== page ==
Computer viruses are a big problem in developing countries, even more than in rich countries.  Here are four things you should do to stay secure:

  • First, you should use registered software, especially Windows. If you use unregistered or pirate software, it won’t update itself automatically to close any security loopholes, and that will leave you vulnerable.
  • Second, install a virus checker and keep it up to date.  AVG Free is, er, free, and perfectly adequate.
  • Third, don’t use Internet Explorer for surfing the web.  It is very insecure. Use Chrome or Firefox instead. I am using Chrome all the time now because it is so fast.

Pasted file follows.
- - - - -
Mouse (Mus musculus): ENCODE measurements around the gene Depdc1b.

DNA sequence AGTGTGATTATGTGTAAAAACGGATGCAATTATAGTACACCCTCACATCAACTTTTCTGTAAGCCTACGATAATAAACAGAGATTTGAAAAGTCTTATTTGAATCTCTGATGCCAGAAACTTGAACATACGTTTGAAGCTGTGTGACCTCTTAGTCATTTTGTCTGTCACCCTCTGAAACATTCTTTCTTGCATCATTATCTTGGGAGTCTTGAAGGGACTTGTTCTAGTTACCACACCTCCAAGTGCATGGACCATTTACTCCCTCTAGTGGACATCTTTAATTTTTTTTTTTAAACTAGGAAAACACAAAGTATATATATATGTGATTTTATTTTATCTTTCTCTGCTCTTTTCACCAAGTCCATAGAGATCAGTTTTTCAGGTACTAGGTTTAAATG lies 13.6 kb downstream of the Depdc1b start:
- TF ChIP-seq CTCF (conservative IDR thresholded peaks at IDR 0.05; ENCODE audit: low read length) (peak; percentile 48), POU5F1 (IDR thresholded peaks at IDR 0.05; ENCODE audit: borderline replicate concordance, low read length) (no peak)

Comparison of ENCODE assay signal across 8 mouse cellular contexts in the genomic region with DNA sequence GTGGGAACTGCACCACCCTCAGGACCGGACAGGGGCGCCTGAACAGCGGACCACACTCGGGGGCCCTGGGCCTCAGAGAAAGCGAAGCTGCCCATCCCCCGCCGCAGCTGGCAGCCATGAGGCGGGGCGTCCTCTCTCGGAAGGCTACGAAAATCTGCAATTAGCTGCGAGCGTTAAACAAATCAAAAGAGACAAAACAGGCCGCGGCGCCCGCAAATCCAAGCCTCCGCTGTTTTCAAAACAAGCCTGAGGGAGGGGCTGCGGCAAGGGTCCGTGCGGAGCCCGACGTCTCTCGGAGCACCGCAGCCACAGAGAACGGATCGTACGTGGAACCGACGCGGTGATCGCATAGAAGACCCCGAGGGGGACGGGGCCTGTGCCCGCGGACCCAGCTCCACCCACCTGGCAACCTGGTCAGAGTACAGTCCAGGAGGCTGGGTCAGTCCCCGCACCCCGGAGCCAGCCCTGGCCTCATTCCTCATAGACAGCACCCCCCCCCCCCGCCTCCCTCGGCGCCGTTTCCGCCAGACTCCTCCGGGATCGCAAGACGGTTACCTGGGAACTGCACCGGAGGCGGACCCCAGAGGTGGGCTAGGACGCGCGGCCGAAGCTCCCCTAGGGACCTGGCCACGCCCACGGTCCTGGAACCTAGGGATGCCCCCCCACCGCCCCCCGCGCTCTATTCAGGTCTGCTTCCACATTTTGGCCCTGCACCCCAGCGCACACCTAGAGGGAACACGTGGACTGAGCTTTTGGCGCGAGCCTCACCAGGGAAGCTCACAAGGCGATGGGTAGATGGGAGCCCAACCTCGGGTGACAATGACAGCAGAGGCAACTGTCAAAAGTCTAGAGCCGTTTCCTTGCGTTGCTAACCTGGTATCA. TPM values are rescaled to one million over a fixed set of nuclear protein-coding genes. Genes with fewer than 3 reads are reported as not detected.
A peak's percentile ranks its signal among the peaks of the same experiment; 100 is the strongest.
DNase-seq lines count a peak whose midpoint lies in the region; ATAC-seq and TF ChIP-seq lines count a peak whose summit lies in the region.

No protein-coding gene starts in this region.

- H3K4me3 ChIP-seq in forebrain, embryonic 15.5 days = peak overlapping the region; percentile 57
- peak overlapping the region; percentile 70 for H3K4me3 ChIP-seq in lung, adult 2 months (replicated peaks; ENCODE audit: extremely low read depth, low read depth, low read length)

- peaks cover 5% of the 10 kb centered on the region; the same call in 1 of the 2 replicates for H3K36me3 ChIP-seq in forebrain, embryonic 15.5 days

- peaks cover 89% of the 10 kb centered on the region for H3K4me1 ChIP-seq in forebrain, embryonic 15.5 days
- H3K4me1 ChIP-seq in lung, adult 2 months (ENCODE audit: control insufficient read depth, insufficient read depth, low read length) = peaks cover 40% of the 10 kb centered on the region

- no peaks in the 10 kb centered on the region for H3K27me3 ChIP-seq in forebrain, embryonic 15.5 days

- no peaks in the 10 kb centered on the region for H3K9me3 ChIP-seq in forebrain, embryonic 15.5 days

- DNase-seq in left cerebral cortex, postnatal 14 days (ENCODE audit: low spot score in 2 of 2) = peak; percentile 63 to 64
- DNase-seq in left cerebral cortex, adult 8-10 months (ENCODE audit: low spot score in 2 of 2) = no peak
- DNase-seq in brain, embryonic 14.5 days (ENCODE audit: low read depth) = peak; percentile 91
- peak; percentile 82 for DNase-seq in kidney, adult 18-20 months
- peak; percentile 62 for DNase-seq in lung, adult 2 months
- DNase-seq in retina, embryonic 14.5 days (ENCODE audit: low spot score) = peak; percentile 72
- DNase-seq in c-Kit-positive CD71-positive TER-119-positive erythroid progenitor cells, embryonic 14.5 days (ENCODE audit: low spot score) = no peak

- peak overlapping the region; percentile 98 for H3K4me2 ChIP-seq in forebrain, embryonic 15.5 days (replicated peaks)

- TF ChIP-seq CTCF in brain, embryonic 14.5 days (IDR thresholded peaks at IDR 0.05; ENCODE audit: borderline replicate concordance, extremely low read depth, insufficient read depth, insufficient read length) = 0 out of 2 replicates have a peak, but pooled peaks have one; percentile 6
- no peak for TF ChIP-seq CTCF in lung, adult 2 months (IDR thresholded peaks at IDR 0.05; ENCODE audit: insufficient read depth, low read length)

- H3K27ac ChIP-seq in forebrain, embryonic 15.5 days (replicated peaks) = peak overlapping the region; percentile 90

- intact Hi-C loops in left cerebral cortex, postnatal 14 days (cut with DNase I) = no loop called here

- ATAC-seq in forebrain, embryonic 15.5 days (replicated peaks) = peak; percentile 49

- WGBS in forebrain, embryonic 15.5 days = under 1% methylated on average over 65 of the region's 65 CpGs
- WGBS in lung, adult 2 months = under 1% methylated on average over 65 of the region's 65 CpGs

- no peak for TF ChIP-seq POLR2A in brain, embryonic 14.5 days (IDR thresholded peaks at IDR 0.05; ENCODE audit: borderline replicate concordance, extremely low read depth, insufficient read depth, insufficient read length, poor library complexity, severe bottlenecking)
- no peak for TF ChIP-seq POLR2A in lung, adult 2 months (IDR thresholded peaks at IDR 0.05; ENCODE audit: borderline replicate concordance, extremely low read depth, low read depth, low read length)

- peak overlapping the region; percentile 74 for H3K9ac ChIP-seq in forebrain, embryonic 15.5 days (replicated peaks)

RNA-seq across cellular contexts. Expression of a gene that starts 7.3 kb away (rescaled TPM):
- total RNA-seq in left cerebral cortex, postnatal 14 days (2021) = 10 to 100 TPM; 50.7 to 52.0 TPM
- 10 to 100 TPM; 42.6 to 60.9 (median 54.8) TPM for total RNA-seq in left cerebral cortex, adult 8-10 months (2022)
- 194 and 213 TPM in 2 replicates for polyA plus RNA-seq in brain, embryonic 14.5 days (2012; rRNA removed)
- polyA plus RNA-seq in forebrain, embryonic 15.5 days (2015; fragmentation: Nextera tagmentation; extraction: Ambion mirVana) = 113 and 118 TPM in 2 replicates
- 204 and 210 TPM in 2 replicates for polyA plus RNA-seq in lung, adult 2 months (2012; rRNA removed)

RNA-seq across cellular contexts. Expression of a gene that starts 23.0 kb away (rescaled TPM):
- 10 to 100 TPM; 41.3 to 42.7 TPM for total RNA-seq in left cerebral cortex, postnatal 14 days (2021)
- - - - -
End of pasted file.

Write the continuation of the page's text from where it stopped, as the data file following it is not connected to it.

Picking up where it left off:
• Fourth, if you can, choose a Mac or Linux rather than Windows.

Making backups

Everybody using a computer should have backups; and that is even more true if you are living in a developing country where something is more likely to go wrong (e.g. hardware failures because of heat and dust; software failures because of viruses; theft  etc).  Concentrate on backing up your data – documents, photos, music etc, rather than software which you can always install again if you need to.

Ideally you should use the 3-2-1 rule: you should have three copies of everything, on two different types of media (eg hard disk and DVD), of which one should be stored off-site.

I have an external hard drive which I use to back up all my documents, photos and music.  I also make occasional DVDs of important stuff.   Try to buy one that does NOT need an external power supply, because then it is easy to pop into your travel bag. This Freecom drive is 320Gb for £50, which is not bad.  If you use a Mac, set up Time Machine to make backups.